As luck would have it, I have a feeling - though I'm wary of jumping to any conclusions this early on - that I have landed in the right place at the right time and, critically, with the right people, to figure out a way through this maze. I've got my fingers crossed.

Jun 3, 2010

fluffy little summer post

So, we've consumed two entire watermelons in the last week. They weren't HUGE watermelons, but they weren't all that small, either. Today, we got stuck barefoot in a rainstorm... on purpose. Last weekend, we took a big bowl of cherries (no, really) and went walking to Harvard to buy a sunhat (I kid you not) and ended up finding a truck giving away free Ben and Jerry's ice cream (this is almost unbelievable). We sailed. We ate cucumber sandwiches. During our morning runs, we stop to smell the roses, which are pouring out over almost every fence in Cambridgeport. We fixed up our bikes (winter commuting is really harsh on the poor things) and pedalled around all freshly de-rusted in the late afternoon sun. The fan makes a racket in the window and papers flutter on the desk. The ice cube trays are refilled every day. The comforter is kicked off of the bed, so we can sleep like little children, all sticky-cheeked and warm and heavy, our legs hanging off the bed and our arms splayed out.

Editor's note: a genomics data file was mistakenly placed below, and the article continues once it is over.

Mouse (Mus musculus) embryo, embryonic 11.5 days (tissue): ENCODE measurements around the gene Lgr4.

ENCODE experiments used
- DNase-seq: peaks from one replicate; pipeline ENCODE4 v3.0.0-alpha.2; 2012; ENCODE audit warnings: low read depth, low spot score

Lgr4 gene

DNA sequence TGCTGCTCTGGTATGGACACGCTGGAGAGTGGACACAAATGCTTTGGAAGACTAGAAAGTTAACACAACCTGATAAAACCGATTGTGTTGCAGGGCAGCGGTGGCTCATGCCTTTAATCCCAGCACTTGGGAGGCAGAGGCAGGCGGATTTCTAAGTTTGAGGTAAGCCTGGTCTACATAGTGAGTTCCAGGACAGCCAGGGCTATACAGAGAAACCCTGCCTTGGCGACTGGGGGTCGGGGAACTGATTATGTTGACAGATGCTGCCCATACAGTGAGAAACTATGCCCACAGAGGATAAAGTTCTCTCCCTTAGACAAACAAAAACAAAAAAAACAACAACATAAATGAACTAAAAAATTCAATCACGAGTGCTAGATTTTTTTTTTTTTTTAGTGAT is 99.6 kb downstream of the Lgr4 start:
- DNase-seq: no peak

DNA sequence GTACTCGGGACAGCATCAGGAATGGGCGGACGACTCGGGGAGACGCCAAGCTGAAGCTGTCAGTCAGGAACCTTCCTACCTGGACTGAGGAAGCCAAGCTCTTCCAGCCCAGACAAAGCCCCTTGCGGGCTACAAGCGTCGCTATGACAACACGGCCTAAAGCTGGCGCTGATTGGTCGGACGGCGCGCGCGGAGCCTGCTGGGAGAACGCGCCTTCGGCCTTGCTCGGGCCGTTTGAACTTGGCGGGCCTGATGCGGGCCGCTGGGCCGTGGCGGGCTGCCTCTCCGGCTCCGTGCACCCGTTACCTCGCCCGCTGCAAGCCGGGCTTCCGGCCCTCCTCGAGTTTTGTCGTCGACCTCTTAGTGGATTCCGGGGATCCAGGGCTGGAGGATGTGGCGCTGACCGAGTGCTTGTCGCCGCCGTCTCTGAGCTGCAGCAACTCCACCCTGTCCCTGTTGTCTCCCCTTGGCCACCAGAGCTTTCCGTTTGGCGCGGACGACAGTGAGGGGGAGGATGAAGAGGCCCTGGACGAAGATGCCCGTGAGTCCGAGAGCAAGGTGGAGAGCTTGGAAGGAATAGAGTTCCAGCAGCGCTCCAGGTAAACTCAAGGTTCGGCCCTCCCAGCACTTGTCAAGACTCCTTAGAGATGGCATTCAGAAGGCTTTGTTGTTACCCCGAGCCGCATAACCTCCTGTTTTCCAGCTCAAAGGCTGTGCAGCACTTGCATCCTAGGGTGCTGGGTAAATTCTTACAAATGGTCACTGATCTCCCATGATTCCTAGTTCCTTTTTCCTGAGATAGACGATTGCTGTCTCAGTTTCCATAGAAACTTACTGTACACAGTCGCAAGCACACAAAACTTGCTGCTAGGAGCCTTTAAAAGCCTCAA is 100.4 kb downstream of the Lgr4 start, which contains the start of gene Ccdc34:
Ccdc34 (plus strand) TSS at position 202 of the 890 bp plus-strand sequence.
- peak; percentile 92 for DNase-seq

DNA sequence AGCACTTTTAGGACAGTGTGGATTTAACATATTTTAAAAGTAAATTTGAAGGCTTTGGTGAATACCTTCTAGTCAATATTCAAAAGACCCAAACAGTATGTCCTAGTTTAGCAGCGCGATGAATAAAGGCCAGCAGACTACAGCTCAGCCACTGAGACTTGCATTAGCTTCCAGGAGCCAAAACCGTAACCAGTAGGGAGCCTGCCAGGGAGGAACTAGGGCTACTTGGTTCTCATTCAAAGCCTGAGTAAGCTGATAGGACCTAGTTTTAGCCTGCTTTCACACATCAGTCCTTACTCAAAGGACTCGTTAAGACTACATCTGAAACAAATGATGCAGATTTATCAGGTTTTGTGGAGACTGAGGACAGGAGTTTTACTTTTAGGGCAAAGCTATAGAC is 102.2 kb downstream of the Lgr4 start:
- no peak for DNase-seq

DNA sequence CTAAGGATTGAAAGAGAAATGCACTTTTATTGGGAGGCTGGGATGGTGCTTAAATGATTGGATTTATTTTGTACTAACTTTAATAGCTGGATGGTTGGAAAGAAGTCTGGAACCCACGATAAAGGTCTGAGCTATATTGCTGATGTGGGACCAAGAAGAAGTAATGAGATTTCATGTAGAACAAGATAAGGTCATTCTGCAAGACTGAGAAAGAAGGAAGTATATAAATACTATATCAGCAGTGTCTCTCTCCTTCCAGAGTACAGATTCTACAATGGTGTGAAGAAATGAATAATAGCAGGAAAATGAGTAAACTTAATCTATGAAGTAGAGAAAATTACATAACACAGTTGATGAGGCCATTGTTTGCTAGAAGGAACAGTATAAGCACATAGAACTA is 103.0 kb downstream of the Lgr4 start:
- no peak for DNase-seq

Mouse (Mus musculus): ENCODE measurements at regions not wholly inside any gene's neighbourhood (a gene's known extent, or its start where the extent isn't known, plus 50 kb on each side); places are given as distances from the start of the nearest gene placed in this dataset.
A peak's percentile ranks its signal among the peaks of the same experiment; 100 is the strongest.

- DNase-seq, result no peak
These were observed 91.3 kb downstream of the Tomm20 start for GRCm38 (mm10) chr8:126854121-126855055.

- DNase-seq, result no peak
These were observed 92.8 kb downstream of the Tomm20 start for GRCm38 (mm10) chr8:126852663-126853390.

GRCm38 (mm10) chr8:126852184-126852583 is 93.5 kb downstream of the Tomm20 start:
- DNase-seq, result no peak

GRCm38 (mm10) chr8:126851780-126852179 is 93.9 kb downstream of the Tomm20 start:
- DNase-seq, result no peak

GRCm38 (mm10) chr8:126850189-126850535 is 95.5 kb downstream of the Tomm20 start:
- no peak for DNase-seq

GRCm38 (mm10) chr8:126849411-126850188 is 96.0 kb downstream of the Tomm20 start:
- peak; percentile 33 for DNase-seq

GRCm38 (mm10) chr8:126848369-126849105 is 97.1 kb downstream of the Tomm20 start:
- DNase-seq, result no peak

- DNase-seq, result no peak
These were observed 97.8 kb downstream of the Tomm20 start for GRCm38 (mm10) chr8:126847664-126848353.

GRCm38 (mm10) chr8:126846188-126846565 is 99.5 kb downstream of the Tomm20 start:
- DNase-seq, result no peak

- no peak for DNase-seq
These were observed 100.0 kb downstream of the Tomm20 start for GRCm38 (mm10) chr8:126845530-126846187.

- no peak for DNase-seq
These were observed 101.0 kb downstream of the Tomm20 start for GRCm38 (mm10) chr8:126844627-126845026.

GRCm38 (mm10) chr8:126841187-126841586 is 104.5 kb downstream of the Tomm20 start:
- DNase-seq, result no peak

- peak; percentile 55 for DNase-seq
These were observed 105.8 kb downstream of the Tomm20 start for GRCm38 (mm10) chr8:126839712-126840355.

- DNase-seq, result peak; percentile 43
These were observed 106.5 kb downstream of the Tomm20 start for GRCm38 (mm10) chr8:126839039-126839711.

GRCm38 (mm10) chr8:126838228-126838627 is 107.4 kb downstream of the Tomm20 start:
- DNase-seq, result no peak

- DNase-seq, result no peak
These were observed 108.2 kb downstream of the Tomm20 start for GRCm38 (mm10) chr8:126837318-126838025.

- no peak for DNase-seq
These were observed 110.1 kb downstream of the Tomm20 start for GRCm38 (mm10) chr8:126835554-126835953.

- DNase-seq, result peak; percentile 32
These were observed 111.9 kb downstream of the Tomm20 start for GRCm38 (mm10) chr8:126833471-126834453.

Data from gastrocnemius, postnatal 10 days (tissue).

Jun 2, 2010

dreaming in science

I'm trying to come up with a Great Idea for my thesis. This is about as difficult as hunting endangered tigers. Great Ideas, it would seem, are not only rather nocturnal, but also elusive, and fond of inhospitable climates. I languish in the humid evenings, coming up with one terrible idea after another... and then fall asleep, and wake up tangled at 3 in the morning with a fragment of a brilliant plan which fades away in to only the most frustrating memory after a few seconds. Ideas also show up while I'm biking, or running, or in some complicated arm balance at yoga class - in short, at any time at which it is absolutely impossible to write them down. Lately I've even started to dream these ideas, but of course in my dreams they are confused, nebulous and utterly nonsensical, despite appearing with an air of certainty.